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April 3, 2012
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Dead on Arrival.

One July 4th weekend I was invited to join a small collection of William Morris lit agents who were planning to get independent down Texas way. Advertised was a big family lake house near Waxaramalamahachie where I was promised a front-row seat to an authentic, Lone Star blowout. I fully expected a sweaty, four-day mix of longneck beers and long-legged girls. I wasn’t disappointed.

But on my first night under a starry Texas sky the conversation turned curious to this writer. And I’ve never forgotten it.

I don’t recall how the discussion began. Though I’m certain it had something to do with me being both the token client and the only writer on the adventure. Just six agents who’d left their designer suits in L.A. and Mr. Yours Truly. And it went something like this:

“Hey Mike, what’s your best way to know it’s a shitty script before you even read it?” queried Rick.

“Oh, easy,” said Mike. “Cover page.”

“Cover page?” I asked.

“Yeah,” said Rick. “Anything other than the basic font. Then I know the script sucks.”

“What a bunch of hooey,” I said.

“Seriously,” chimed Carey. “And it’s gotta be in Courier or some kinda standard typeface. Any special kinda printing is a sure sign of screenplay suckage.”

“Can’t believe I’m hearing this,” I said. “You guys are that lazy?”

“Not about lazy,” said Carol. “Do you know how many scripts I’ve read? Thousands upon thousands. And most of them stink. Some more than others.”

“So you look for shortcuts?” I asked.

“You do what you gotta do to cut through the chaff,” said Mike.

“Okay,” I said. “So let’s say it’s me. A so-called ‘valued’ client handed you—”

“Who said you’re a valued client?” joked Mike.

They all laughed at my expense. A deserved poke leveled at the defender of all writers.

“Only reason we brought you,” said Rick, “is so we could expense the trip.”

“That’s the only smart thing you’ve said since we left L.A.,” I jousted.

Score one for writers.

“But seriously,” I pressed on. “Let’s say I handed you a script with some fancy font on the cover page.”

“And we don’t know you?” asked Carol.


“Shit outta luck,” said Carey.

“Okay,” I said. “Forget me. It’s a script by (Academy Award Winner) Alvin Sargent.”

“Moot point. Great writers don’t make those kind of mistakes,” said Rick. “It would never happen.”

“Also. Artwork on the cover page or jacket,” said Carey. “Kiss of death.

“I got one,” said Carol. “Weight.”

“Weight?” I asked.

“Yeah,” she said. “Good scripts are light. Easy to read. You can hold ’em like a cocktail tray and tell if they’re too heavy.”

“Or you can just turn to the back page,” said Mike.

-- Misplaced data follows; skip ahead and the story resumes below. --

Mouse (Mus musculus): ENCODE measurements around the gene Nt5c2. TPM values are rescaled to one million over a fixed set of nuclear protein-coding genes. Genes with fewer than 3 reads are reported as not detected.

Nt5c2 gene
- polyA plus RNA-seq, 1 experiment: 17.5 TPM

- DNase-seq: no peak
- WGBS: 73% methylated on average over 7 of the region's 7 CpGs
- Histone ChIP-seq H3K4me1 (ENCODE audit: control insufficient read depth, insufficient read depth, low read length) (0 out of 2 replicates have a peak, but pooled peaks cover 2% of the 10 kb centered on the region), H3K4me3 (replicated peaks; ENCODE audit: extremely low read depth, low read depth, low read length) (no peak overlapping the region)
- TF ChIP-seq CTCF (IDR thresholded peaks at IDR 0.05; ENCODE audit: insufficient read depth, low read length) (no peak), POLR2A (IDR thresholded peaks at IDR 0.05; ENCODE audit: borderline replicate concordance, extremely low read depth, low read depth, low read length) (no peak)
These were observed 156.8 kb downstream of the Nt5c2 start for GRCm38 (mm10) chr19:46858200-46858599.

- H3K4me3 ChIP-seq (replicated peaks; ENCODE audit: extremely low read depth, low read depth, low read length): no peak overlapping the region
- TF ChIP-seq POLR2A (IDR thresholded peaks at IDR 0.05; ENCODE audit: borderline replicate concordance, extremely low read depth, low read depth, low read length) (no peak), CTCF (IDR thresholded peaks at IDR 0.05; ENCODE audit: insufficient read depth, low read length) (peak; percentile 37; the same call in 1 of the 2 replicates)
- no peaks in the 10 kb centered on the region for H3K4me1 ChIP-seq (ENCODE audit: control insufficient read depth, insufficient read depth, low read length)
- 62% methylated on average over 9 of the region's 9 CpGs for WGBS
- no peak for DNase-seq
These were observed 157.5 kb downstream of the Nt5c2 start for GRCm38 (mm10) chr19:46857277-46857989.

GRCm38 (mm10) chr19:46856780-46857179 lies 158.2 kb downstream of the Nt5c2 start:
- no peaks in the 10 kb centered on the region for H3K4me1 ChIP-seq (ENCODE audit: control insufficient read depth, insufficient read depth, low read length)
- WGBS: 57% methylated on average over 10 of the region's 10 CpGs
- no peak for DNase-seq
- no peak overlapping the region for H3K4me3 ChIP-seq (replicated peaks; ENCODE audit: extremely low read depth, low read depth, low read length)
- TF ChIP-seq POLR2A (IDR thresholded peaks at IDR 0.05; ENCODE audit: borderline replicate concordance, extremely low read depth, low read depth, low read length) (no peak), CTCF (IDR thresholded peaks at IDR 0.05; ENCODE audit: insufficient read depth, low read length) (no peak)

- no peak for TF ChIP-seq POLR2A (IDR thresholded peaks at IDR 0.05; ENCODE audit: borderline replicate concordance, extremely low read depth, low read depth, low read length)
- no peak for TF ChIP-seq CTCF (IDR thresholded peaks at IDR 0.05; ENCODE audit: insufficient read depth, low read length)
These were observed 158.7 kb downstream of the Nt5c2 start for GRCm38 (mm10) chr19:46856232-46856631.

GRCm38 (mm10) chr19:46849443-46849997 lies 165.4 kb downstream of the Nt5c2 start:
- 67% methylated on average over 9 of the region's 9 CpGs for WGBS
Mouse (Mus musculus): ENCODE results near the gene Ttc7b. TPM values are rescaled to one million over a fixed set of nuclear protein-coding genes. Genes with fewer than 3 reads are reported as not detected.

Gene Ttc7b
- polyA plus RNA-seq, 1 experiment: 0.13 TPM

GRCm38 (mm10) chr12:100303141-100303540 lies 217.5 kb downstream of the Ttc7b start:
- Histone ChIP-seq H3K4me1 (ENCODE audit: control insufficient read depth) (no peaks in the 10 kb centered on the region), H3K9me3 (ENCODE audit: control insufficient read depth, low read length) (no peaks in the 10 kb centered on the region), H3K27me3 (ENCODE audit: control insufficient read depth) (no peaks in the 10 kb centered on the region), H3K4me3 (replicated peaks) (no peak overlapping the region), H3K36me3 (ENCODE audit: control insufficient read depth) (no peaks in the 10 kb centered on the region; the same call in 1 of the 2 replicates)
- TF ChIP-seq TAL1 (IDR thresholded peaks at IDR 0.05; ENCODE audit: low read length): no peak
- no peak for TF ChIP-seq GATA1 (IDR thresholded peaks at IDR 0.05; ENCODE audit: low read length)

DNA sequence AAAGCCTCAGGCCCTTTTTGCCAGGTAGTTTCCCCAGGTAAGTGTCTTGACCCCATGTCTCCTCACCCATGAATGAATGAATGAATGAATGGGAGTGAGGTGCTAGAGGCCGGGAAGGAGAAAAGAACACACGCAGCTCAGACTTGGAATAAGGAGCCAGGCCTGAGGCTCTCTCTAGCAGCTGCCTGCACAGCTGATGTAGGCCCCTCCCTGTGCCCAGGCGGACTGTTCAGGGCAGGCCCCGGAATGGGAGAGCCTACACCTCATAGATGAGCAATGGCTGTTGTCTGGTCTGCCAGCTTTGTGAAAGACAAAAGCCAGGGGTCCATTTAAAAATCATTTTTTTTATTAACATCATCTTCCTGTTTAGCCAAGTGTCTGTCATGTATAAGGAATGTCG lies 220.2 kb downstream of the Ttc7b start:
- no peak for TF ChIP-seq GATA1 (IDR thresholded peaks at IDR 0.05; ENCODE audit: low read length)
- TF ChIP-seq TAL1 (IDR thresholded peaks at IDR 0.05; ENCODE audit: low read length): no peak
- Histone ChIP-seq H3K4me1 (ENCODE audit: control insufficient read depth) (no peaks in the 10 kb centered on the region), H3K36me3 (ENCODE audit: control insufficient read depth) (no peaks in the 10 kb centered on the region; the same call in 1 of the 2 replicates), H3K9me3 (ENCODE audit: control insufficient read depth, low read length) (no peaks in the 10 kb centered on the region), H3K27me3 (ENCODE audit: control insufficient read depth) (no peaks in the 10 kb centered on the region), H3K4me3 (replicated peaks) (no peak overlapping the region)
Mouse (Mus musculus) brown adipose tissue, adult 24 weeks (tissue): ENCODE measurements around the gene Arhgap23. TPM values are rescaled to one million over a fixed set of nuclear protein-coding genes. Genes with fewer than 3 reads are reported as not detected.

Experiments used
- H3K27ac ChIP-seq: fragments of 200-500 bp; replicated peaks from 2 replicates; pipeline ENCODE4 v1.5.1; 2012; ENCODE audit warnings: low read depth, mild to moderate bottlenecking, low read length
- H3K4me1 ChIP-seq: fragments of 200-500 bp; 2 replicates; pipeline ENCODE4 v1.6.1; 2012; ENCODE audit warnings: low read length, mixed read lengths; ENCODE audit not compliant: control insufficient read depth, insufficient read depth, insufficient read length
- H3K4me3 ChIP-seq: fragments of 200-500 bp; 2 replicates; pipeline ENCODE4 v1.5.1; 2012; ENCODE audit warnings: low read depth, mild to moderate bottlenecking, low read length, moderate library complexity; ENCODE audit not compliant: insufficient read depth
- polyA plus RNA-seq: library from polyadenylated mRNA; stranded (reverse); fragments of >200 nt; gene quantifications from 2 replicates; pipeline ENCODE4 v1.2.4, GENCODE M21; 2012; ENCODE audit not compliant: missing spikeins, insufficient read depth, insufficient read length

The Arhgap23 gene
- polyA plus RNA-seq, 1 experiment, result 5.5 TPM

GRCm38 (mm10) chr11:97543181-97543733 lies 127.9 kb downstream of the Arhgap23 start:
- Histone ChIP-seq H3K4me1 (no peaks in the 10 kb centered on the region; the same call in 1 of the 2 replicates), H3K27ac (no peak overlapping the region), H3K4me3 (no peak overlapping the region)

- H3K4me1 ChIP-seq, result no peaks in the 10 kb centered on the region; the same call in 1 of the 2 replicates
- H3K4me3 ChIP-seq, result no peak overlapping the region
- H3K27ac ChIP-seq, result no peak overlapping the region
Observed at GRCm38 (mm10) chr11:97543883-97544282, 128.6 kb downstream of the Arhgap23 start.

This is where they all chimed in with nods and beer bottles in a toast to their own collective, script-reading genius.

“How many pages?” I asked.

“My limit?” finished Carol. “One-twenty-five.”

“Oh, you are way too easy,” said Rick. “Mine’s one-fifteen.”

“One-fifteen max,” chimed Mike.

“I’ll go up to one-twenty,” said Carey. “Otherwise it’s in the circular file.”

“You’re all are cruel,” I said, feeling the need to defend all the unrepped and unproduced writers toiling between day jobs and doomed relationships. “What if it takes more than a hundred twenty pages to tell the story?”

“Make it shorter,” said Mike, big grin, but not altogether joking. “New writers can’t afford to appear boring or unprofessional. Especially when I have fifteen scripts to read over a weekend.”

“But you don’t read all of ’em,” said Carol.

“I try to,” said Mike.

“If I get past the cover page,” said Carey, “but get bored by page fifteen, I skip to the end, skim backwards. Done in thirty minutes. Next.”

“Unless there’s coverage,” said Rick. “Then you can just skim that.”

They all saw my disapproval. I was sick that they were willing to appear so callous in front of a writer. Maybe it was the beer or that they outnumbered me.

“I see you shaking your head,” said Mike. “But believe me. If you had my job? You’d find ways to thin the herd.”

“My biggest tell a script is crap before I read it?” continued Carey. “The binding.”

“Definitely the binding,” said Rick.

“Like what kind of binding?” I asked.

“Anything that’s not three brass brads in three-hole punch paper,” said Carey.

“So the spiral kind?” I asked.

“The worst!” said Carey.

“Total amateur move,” said Rick.

Whoah. Wait. Stop the bus.

Not too long ago, before scripts were emailed as .pdfs and downloaded (legally and otherwise) to executives’ iPads and Kindles, writers were responsible for making copies and distributing the result of all their hard efforts. Ergo, the script. Thus, the evolution of some many copy stores tucked into SoCal strip malls between the nearby 7-Eleven and Vietnamese nail salon. Each copy shop had a variety of services—including binding. The cheapest, of course, was three-brass brads poked through pre-punched holes in the margin. More deluxe options—not to mention pricier—were spiral or plastic coil binding, tape binding, or velo binding. Each was neater and, in my opinion, looked very pro. But for a broke-ass scribbler like myself, the cheapest choice meant that I might be able to dine out on a Whopper that week.

“So what you’re saying,” I said, incredulous as hell, “Is that if I hadn’t been broke as a joke back when I was starting out, you wouldn’t have even read my stuff?”

“Probably not,” said Rick. “Truth hurts. But it’s real.”

I found myself crushed for all the poor word jockeys with dreams of a movie career who weren’t getting their scripts read because of this ridiculous profiling by agents and their ilk. It was my opinion that if a writer had slaved over a script for days, weeks, even years, it deserved to get read by somebody with a enough sway or good sense to give it a thumbs up or down.

Then I did the math. Tens of thousands of screenplays are logged every year into the WGA database. And that’s just the ones that are registered. There are even more sprouting up like opium poppies in Afghanistan. And with the proliferation of the world wide web, easily accessible writing software, how-to-books, and stories of one-script wonders who squirt a hundred plus pages of yuks through their word processors, attach Jonah Hill and find themselves having penned a go movie, more and more and more writers and wannabes are flooding into a market that is short on quality readers and longer on odds.

To get through all those scripts—most of which they know WILL be God awful—an agent or buyer or producer must construct some sort of threshold for a screenplay to clear in order to warrant a pair of bleeding eyeballs. Arbitrary though these red flags may appear, they are not entirely without merit considering the numbers game in which they are engaged.

So all you showbiz wannabes, listen up and pay attention. Ask questions. Check out what sells and why in order to avoid amateur pitfalls. And do what you can to understand the gatekeepers and their potential prejudices against your work. I’m not suggesting you morph yourself into the artist they want to hire. I’m only suggesting you make sure to wrap yourself in a professional bow before catapulting over the over the wall.